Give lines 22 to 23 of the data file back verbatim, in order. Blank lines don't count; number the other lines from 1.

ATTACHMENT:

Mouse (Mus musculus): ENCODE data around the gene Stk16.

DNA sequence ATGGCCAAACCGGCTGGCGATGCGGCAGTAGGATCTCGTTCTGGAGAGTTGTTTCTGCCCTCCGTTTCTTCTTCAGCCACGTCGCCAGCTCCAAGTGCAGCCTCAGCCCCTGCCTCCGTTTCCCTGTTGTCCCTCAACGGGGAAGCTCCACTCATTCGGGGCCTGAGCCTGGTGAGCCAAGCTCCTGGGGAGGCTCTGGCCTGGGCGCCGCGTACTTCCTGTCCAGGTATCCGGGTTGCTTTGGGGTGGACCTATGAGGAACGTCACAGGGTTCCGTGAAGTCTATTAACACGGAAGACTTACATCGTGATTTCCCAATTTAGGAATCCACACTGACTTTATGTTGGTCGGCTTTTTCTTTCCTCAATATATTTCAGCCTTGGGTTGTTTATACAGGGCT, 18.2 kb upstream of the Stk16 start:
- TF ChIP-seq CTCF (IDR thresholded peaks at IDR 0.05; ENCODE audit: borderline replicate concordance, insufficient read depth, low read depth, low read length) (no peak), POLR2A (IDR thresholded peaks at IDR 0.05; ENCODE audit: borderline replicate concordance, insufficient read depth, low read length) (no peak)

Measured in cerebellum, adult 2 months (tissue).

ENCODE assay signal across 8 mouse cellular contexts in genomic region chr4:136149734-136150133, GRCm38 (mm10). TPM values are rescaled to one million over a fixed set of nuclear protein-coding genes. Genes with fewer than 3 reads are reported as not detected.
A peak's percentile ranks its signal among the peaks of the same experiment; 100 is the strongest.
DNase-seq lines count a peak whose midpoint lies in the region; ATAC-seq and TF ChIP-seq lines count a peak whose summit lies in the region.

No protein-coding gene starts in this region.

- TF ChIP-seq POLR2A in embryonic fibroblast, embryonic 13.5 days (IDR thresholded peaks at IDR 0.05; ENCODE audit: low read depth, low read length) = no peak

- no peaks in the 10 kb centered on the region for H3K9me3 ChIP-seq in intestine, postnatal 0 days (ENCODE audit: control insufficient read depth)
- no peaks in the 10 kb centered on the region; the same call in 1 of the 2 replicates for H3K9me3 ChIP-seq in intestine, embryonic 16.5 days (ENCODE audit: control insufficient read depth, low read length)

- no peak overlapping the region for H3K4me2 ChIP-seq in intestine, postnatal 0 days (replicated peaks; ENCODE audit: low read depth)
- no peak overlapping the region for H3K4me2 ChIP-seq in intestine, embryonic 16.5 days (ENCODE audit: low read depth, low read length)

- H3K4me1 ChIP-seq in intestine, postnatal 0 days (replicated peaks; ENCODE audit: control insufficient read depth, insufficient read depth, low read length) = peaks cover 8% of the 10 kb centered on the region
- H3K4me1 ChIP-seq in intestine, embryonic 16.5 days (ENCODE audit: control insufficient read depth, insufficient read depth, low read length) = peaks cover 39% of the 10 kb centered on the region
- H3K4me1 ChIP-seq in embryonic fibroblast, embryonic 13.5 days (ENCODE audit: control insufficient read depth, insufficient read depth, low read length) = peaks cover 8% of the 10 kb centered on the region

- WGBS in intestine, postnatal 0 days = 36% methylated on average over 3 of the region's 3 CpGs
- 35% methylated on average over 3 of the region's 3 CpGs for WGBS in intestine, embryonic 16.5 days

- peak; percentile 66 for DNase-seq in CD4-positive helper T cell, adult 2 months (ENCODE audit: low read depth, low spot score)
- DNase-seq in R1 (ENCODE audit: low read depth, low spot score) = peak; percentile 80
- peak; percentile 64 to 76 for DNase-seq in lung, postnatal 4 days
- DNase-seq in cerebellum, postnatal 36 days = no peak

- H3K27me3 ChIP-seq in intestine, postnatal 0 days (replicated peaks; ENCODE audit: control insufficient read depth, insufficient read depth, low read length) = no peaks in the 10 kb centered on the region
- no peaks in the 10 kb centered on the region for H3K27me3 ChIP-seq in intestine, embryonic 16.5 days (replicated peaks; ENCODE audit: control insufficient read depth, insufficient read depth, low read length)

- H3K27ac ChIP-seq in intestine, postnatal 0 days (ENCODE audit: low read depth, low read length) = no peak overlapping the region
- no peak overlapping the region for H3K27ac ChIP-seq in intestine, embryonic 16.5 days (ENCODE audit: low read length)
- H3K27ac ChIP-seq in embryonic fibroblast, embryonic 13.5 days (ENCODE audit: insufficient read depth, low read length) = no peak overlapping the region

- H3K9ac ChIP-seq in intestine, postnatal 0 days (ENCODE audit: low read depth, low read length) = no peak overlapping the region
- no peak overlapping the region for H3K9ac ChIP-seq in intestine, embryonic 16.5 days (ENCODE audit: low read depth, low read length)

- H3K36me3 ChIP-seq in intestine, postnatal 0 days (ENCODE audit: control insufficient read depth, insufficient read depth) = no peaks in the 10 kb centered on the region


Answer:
- DNase-seq in cerebellum, postnatal 36 days = no peak

- H3K27me3 ChIP-seq in intestine, postnatal 0 days (replicated peaks; ENCODE audit: control insufficient read depth, insufficient read depth, low read length) = no peaks in the 10 kb centered on the region